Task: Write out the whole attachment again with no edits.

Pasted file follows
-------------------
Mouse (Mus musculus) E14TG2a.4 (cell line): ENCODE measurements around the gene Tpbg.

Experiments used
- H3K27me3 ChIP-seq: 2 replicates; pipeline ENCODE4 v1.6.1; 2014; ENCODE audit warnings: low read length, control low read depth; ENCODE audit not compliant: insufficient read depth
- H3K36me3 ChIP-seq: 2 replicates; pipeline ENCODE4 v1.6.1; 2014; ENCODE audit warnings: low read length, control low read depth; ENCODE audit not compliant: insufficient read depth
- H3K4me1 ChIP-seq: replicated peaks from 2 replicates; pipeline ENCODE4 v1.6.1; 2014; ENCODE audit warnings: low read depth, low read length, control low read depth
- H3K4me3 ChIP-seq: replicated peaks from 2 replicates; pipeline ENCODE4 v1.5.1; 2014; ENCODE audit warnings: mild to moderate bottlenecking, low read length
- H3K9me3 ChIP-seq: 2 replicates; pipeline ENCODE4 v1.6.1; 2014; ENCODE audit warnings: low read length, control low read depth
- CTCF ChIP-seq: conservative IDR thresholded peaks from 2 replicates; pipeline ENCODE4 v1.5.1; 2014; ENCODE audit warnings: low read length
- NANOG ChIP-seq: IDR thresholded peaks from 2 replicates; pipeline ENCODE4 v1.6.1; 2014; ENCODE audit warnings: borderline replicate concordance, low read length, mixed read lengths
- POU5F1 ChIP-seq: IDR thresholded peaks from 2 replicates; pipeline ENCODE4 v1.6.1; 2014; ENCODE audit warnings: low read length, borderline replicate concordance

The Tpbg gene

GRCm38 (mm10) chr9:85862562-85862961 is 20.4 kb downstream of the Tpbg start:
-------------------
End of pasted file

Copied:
Mouse (Mus musculus) E14TG2a.4 (cell line): ENCODE measurements around the gene Tpbg.

Experiments used
- H3K27me3 ChIP-seq: 2 replicates; pipeline ENCODE4 v1.6.1; 2014; ENCODE audit warnings: low read length, control low read depth; ENCODE audit not compliant: insufficient read depth
- H3K36me3 ChIP-seq: 2 replicates; pipeline ENCODE4 v1.6.1; 2014; ENCODE audit warnings: low read length, control low read depth; ENCODE audit not compliant: insufficient read depth
- H3K4me1 ChIP-seq: replicated peaks from 2 replicates; pipeline ENCODE4 v1.6.1; 2014; ENCODE audit warnings: low read depth, low read length, control low read depth
- H3K4me3 ChIP-seq: replicated peaks from 2 replicates; pipeline ENCODE4 v1.5.1; 2014; ENCODE audit warnings: mild to moderate bottlenecking, low read length
- H3K9me3 ChIP-seq: 2 replicates; pipeline ENCODE4 v1.6.1; 2014; ENCODE audit warnings: low read length, control low read depth
- CTCF ChIP-seq: conservative IDR thresholded peaks from 2 replicates; pipeline ENCODE4 v1.5.1; 2014; ENCODE audit warnings: low read length
- NANOG ChIP-seq: IDR thresholded peaks from 2 replicates; pipeline ENCODE4 v1.6.1; 2014; ENCODE audit warnings: borderline replicate concordance, low read length, mixed read lengths
- POU5F1 ChIP-seq: IDR thresholded peaks from 2 replicates; pipeline ENCODE4 v1.6.1; 2014; ENCODE audit warnings: low read length, borderline replicate concordance

The Tpbg gene

GRCm38 (mm10) chr9:85862562-85862961 is 20.4 kb downstream of the Tpbg start: